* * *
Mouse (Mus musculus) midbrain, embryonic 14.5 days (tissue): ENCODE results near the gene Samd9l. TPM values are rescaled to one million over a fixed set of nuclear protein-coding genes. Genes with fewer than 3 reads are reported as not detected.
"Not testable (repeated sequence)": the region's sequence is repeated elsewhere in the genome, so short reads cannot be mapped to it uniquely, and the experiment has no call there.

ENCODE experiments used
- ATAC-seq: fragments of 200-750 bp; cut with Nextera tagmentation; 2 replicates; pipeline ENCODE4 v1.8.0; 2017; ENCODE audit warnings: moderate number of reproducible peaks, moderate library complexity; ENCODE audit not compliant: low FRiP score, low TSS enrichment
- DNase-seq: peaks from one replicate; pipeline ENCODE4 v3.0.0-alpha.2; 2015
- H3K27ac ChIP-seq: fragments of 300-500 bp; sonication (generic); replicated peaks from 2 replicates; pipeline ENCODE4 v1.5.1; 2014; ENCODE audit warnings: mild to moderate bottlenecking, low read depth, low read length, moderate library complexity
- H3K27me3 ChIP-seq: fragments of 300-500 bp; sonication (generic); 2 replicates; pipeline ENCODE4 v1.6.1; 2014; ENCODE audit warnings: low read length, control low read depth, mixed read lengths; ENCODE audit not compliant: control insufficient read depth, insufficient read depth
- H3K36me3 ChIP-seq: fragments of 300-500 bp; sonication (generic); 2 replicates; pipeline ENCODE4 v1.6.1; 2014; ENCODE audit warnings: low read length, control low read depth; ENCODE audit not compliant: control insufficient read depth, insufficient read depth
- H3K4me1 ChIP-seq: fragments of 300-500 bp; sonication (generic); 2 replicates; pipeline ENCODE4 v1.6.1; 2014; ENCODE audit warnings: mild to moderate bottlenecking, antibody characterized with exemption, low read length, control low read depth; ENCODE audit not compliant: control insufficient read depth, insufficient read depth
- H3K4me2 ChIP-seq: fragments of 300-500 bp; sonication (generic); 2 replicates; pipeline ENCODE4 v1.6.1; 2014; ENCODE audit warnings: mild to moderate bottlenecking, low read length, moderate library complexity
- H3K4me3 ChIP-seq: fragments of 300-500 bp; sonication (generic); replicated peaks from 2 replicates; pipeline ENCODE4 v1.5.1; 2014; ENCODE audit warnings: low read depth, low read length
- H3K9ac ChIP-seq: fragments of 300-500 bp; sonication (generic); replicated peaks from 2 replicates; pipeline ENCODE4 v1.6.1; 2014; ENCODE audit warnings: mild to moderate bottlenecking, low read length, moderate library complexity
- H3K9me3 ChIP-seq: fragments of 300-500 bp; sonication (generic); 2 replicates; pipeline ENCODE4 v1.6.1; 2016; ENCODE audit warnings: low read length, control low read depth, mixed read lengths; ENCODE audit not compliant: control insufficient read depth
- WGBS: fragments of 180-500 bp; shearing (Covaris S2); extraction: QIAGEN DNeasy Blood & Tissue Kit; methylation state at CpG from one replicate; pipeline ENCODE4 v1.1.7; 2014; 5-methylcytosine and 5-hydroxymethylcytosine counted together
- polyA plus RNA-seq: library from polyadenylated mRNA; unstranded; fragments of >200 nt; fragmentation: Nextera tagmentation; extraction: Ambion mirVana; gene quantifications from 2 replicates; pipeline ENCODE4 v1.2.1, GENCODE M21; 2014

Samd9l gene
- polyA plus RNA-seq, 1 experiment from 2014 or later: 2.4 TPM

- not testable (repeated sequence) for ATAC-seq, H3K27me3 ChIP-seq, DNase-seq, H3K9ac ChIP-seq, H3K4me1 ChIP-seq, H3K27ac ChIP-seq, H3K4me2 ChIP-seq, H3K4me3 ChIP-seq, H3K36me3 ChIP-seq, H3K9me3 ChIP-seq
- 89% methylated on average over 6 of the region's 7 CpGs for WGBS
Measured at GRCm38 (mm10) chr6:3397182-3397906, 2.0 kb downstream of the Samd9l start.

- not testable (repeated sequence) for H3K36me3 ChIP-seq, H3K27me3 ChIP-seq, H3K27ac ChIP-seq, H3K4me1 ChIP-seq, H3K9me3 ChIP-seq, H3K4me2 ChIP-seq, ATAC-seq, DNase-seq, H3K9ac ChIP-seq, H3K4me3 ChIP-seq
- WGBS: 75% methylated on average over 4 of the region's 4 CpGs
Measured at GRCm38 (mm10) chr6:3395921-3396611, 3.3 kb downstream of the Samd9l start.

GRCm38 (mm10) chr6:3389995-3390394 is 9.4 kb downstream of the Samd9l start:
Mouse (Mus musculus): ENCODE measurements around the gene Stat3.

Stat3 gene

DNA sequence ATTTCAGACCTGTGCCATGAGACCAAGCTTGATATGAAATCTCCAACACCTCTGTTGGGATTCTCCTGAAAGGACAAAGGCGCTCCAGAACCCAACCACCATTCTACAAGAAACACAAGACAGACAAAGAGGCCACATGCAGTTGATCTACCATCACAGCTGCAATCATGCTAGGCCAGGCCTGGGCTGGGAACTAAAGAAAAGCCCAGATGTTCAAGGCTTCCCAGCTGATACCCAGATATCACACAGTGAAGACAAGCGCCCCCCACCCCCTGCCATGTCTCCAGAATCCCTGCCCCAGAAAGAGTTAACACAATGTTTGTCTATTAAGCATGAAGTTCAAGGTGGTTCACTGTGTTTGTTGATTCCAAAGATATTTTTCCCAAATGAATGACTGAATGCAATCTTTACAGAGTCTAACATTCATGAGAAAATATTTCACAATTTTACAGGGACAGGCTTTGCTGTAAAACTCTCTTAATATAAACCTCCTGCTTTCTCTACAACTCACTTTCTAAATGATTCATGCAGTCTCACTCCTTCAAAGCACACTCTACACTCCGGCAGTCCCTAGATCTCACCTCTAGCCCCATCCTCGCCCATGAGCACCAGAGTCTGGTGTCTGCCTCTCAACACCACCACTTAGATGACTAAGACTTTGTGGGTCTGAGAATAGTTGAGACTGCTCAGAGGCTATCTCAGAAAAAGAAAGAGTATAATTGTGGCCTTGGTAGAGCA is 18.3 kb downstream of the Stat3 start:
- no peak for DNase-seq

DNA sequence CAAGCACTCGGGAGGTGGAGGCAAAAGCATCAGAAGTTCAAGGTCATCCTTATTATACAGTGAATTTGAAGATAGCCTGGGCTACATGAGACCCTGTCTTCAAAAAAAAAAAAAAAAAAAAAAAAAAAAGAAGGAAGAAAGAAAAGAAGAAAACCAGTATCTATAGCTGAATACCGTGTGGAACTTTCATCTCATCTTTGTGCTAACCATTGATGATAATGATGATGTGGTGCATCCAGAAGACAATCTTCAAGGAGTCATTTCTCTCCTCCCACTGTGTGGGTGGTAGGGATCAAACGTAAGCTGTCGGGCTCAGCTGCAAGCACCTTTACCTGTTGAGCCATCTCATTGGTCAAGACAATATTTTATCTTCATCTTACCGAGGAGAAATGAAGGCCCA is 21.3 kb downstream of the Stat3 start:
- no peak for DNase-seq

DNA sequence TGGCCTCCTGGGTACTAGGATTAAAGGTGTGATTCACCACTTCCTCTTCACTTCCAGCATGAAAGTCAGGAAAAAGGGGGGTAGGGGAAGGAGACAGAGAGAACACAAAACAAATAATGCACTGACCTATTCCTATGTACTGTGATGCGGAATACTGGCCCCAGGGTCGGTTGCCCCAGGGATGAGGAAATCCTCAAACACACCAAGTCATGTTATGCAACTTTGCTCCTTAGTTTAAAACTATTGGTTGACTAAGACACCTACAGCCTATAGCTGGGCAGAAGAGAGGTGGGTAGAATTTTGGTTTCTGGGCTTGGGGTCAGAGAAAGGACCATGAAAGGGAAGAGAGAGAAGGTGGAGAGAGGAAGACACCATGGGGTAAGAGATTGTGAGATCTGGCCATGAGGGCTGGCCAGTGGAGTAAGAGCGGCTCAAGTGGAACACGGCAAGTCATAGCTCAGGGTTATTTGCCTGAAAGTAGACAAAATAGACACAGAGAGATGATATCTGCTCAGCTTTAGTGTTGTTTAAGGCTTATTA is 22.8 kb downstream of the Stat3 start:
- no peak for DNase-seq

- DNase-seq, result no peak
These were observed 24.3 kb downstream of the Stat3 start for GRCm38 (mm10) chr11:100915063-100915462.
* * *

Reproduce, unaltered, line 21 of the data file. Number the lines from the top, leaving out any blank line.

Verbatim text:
- not testable (repeated sequence) for H3K36me3 ChIP-seq, H3K27me3 ChIP-seq, H3K27ac ChIP-seq, H3K4me1 ChIP-seq, H3K9me3 ChIP-seq, H3K4me2 ChIP-seq, ATAC-seq, DNase-seq, H3K9ac ChIP-seq, H3K4me3 ChIP-seq